“Other service providers have come together in an effort to make sure Nova Scotians have the information they need, yet the telecommunications companies are consistently missing from the table,” Houston said.

Later in the day, Prime Minister Justin Trudeau said Champagne had called a meeting Wednesday night to bring together the major telecom companies.

The prime minister, who was in southwestern Newfoundland to inspect the damage caused by Fiona, said Ottawa wants to make sure people have the service they need and that there is transparency and accountability within the industry

“People rely on telecommunications, particularly in moments of disasters and rebuilding,” he said. “And we expect those telecom companies to step up.”

A spokesperson for Rogers said the company worked closely with the provincial and federal governments before and after the storm hit.

“As impacted areas were cleared from downed lines or trees, our local teams were able to restore services as quickly as possible,” the statement said. “We now have 99 per cent of services restored across the region.”

On Wednesday morning, when the premier issued his statement, more than 104,000 homes and businesses in Nova Scotia were still without electricity, which represents 20 per cent of Nova Scotia Power’s customers. The outages, which started early Saturday, have had an impact on cellphone service because the backup batteries in blacked-out cellphone towers will die unless a generator is brought in.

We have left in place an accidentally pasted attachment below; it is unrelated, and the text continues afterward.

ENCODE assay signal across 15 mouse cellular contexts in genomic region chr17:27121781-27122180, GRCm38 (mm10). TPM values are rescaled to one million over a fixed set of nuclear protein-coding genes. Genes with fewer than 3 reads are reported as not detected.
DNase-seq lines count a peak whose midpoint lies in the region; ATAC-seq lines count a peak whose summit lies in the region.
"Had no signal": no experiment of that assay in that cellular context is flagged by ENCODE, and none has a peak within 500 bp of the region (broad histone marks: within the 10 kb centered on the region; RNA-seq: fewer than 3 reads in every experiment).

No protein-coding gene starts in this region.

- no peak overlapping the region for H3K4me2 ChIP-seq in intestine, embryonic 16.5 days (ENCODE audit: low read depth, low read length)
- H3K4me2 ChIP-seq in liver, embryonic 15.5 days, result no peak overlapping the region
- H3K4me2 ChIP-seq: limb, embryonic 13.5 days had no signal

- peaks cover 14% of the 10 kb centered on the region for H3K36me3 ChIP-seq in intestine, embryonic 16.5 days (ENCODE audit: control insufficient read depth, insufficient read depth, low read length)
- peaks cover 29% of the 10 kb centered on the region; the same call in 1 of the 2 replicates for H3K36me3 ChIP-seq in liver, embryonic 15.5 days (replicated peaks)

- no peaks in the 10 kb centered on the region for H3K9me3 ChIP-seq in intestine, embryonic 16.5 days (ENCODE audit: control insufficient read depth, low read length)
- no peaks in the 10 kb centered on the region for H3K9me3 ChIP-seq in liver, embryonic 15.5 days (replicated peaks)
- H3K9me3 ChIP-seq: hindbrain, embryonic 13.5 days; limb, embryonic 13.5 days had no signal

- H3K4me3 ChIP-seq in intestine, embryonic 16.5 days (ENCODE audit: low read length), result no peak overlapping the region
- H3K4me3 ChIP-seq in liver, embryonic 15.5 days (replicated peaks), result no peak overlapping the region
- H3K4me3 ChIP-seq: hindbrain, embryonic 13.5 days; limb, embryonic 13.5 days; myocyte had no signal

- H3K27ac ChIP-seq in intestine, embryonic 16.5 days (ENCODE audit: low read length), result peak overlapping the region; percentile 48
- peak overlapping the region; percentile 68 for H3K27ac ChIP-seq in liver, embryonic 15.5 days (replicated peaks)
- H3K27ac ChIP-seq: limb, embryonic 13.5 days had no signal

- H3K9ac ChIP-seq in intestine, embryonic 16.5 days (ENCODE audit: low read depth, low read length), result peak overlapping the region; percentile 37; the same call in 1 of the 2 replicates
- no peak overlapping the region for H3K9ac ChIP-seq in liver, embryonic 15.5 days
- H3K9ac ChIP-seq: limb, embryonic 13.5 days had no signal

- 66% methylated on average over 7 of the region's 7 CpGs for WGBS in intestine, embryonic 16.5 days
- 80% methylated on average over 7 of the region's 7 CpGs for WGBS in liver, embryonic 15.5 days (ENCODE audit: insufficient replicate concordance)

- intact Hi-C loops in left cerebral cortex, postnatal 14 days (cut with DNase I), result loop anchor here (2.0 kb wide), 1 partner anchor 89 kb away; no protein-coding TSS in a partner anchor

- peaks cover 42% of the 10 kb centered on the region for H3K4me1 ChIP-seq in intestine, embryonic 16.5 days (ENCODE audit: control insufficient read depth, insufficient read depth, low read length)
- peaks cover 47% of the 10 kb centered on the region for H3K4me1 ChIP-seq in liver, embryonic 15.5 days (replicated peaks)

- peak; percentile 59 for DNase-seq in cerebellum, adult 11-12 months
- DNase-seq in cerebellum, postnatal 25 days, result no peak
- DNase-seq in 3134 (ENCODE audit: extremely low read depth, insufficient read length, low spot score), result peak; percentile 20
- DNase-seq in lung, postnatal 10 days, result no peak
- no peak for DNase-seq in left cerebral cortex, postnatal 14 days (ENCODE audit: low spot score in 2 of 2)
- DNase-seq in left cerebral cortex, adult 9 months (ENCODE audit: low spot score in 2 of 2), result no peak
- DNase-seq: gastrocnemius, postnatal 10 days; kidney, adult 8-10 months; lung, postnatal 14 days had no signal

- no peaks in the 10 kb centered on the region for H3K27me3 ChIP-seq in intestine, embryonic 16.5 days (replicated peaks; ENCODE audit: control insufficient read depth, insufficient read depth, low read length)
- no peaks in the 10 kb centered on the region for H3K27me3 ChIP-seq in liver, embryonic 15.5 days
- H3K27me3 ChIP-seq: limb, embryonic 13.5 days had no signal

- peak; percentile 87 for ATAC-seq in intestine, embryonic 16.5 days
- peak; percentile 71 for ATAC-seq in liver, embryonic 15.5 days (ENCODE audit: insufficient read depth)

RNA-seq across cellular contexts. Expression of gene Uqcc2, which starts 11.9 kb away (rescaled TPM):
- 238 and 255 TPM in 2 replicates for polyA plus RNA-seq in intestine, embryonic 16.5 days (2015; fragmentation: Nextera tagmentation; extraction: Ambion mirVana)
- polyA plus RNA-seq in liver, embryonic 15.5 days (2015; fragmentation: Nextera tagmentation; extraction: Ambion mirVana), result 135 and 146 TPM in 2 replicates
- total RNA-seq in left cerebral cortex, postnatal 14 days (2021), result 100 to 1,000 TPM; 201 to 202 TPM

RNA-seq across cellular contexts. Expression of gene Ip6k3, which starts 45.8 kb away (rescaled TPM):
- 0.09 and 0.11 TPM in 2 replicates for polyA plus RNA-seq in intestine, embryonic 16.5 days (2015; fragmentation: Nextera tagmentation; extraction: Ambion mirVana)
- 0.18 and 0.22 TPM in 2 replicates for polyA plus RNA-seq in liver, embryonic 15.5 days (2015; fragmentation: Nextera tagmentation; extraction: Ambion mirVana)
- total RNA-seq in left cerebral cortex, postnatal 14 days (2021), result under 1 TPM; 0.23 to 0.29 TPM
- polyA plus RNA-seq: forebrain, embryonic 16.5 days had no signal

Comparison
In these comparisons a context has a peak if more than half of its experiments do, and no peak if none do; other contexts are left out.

Poor cellphone service has also been reported in P.E.I. and southwestern Newfoundland, areas also thrashed by Fiona.

In Ottawa, Infrastructure Minister Dominic LeBlanc said the federal government has been working with industry to build redundancy into Canada’s telecommunications services.

“The more backup generators … the better we’re all going to be,” LeBlanc told a ministers briefing. “So the government accepts that we have a responsibility … to ensure that we’re doing more, and we’re doing it quickly.”

LeBlanc said the government won’t hesitate to consider regulatory measures if it concludes that industry isn’t doing its part.

On Tuesday, NDP Leader Jagmeet Singh told the House of Commons that cell service across Atlantic Canada had been disrupted because the telecom companies had failed to build infrastructure capable of coping with extreme weather. During question period, he asked the Liberal government to force the companies to improve their infrastructure.

Deputy Prime Minister Chrystia Freeland said the government was “working hard with cellphone companies to ensure they give Canadians the service they need.”

This report by The Canadian Press was first published Sept. 28, 2022.

— With files from Holly McKenzie-Sutter in Port aux Basques, N.L., Keith Doucette in Halifax and Lee Berthiaume in Ottawa.

 

Michael MacDonald, The Canadian Press

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Conservatives are ‘fearmongering’ over assault-style gun ban: public safety minister

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OTTAWA — Public Safety Minister Marco Mendicino accuses the Conservatives of “whipping up fear” that the Liberal government is outlawing ordinary long guns and hunting rifles.

In an interview, Mendicino says the government only wants to reinforce a regulatory ban on assault-style firearms like the AR-15 by enshrining a definition in legislation, and it is prepared to work with MPs to get it right.